When we got back, mom had her follow up appointment with the surgeon and he advised that the pathology showed he got the whole tumor, but not enough radial tissue (basically, they need a certain amount of healthy skin removed around the lesion to be really sure it’s all gone). So, the next step was to get mom into see another surgeon that specializes in melanoma. That doctor, Dr. H, would do another operation to remove the extra tissue and also do a biopsy on the lymph nodes in her leg to make sure the cancer hadn’t spread. By the time mom got into that appointment though, it was September and she had some weird pain and swelling in her groin. Dr. Helyer explained the planned surgery and said she’d send mom for a CT scan to check for signs of cancer elsewhere. Then she felt the swollen node in mom’s groin and took a syringe to extract fluid for biopsy. She said if that came back diseased, the lymph node would need to be removed in a completely separate surgery. Needless to say, that biopsy came back positive. The cancer had spread up mom’s leg.
When we got that news (around the 20th of September), Dr. H cancelled the CT scan and ordered a PET scan instead. The PET is nuclear imaging and is a top level scan and would give the best possible information about how far the melanoma has spread. It made me confident and worried all at the same time.
Mom’s PET scan was on October 6th and Dr. H called mom in on October 12th to discuss the results. I left work and drove mom in to Halifax. I was not feeling good about this at all.
Dr. H told us that the melanoma had spread even further than the lymph node in her groin. It had spread into a large number of lymph nodes in the torso all the way up to her chest. The news was a big blow. Worse though, was finding out that surgery (the best line of defense against melanoma) was no longer an option because it would cause “life limiting complications”. So the news from the surgeon was very grim. Mom has stage IV metastatic melanoma – which means it has spread to distant lymph nodes that cannot be removed. Prognosis is terrible, typically. Survival could be as awful as only 9-12 months. Melanoma is a nasty, ruthless cancer that is not considered a curable cancer. (THIS IS THE WORST OF THE NEWS. It gets better from here, honest. This is also killing me that I can’t hug you right this minute!!!!!)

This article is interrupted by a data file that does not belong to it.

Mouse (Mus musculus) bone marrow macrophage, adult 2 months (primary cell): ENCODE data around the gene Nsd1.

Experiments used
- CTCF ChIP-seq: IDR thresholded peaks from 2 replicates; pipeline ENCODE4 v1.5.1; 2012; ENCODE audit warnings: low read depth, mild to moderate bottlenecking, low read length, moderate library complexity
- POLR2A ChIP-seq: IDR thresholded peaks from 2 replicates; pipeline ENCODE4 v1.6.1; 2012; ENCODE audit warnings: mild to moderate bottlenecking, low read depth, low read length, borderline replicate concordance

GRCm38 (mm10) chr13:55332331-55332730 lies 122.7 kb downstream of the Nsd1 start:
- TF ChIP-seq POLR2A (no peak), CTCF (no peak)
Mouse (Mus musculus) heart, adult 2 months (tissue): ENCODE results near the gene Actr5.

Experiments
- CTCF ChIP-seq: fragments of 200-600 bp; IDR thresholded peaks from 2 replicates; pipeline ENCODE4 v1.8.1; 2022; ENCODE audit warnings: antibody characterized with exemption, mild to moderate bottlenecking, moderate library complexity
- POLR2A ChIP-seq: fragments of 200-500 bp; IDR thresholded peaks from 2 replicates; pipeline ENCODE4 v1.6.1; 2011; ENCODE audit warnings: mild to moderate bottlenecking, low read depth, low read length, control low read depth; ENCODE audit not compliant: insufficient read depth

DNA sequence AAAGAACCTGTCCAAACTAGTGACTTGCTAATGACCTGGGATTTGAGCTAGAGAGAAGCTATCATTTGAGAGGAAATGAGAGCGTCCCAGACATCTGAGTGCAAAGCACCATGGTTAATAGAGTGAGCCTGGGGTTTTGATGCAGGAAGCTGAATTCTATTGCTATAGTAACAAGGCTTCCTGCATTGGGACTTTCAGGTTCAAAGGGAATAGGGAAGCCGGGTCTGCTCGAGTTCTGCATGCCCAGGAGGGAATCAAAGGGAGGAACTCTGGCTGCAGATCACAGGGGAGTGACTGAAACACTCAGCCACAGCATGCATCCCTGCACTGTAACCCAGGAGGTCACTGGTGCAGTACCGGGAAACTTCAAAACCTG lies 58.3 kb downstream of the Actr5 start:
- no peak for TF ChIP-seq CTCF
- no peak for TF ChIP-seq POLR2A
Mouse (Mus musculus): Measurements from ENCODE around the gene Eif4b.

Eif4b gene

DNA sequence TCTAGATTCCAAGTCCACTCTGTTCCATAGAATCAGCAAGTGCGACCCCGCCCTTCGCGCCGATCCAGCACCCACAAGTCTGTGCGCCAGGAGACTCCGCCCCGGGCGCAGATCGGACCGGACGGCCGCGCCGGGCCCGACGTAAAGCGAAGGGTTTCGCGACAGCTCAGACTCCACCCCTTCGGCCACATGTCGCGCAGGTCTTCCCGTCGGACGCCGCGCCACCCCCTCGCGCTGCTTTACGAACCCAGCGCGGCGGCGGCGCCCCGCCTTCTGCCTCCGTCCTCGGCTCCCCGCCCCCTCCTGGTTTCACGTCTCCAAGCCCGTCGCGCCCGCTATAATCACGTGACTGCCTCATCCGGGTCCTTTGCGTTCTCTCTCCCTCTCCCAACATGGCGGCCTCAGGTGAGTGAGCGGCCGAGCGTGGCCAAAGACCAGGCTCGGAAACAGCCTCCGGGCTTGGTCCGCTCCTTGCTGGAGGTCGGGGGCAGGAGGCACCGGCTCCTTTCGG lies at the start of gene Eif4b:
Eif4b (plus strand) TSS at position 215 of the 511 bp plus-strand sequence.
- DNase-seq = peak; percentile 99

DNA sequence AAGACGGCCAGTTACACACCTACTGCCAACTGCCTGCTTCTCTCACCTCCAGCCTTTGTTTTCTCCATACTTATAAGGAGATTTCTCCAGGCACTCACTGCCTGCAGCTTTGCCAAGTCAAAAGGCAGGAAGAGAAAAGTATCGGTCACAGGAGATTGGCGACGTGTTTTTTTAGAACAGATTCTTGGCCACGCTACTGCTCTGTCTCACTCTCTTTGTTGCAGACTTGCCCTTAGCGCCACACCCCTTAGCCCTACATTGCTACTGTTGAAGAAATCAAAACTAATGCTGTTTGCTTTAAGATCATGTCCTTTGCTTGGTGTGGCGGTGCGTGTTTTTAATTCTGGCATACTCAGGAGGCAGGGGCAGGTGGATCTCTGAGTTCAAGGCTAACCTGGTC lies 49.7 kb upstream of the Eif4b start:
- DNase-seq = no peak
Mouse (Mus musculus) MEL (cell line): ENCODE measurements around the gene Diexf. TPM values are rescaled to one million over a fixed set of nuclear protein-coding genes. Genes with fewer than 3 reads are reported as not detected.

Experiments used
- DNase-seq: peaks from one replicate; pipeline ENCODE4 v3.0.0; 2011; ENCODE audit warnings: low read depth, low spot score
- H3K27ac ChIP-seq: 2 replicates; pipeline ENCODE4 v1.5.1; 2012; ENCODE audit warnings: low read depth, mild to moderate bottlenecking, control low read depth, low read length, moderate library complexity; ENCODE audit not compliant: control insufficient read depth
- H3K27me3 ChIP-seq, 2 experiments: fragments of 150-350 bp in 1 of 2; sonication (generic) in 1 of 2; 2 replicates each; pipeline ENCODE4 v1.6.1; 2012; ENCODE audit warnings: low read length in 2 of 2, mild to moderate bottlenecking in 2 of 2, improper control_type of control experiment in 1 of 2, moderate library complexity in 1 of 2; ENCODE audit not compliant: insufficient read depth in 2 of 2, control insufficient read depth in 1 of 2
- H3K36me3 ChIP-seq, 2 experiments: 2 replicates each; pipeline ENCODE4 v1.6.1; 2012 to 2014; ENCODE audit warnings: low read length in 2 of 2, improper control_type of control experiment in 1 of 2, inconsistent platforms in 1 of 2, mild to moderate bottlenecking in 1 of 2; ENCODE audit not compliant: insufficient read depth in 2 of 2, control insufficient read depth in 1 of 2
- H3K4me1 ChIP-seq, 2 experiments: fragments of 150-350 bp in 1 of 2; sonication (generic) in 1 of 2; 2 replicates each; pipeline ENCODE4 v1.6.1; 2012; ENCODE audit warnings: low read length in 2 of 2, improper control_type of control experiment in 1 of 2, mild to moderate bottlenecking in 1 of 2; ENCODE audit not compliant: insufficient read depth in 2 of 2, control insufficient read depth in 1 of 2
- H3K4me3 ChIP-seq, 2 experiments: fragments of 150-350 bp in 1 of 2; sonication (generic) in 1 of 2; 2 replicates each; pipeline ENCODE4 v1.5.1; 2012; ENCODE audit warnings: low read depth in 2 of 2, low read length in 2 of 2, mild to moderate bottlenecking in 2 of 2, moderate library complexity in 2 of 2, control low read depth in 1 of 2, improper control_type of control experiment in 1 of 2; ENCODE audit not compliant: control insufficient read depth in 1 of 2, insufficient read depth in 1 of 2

Mom’s next step was to get set up with a medical oncologist and radiation oncology. Since surgery was out, focus was being placed on ensuring mom has a chance at tumor reduction and ensuring quality of life and hopefully extension of life.
We met with mom’s new doctor yesterday (Dr. D <-- I LOVE her, she’s amazing!). It was a long appointment and a little rough at times, but we both left feeling really good! Mom has LOTS of decisions to make about treatment and even though she’s got a rough fight ahead of her, all hope is not lost. Though melanoma wins many times, people CAN beat melanoma; even metastatic melanoma. We heard several stories of people in worse shape than mom (cancer was spread to vital organs etc… - mom’s organs are ALL clear for now) and these people had done so well with treatment that the cancer completely went away. There are even cases of melanoma that just spontaneously clears up. That being said, melanoma is most often really resistant to any treatment, which is why it’s so deadly and one of the worst cancers to have. We need to stay focused on the positive and put some faith in the hope that is there, but we should also prepare ourselves for the worst. We need to make the most of every moment we have with mom… I want you to see mom as much as you can over the next little while (more on that later…) For now, know that we’re coming to Toronto for Christmas for about 11 days. We need to make this the best Christmas ever ok? I can’t wait to see you and neither can mom.
Here’s the rundown of treatment options available to mom right now. It’s point form and lists basic pros / cons. Like I said, the appointment was LONG and there are LOTS of hard decisions to make:
- Chemo therapy: Mom can start right away, it has helped some people and in some it has completely killed the cancer. The downside? Yucky side effects (google: Dacarbazine) and on average it is poor at really doing anything positive. It has a track record of having result in only 10% of patients (mom could be in that 10% though…)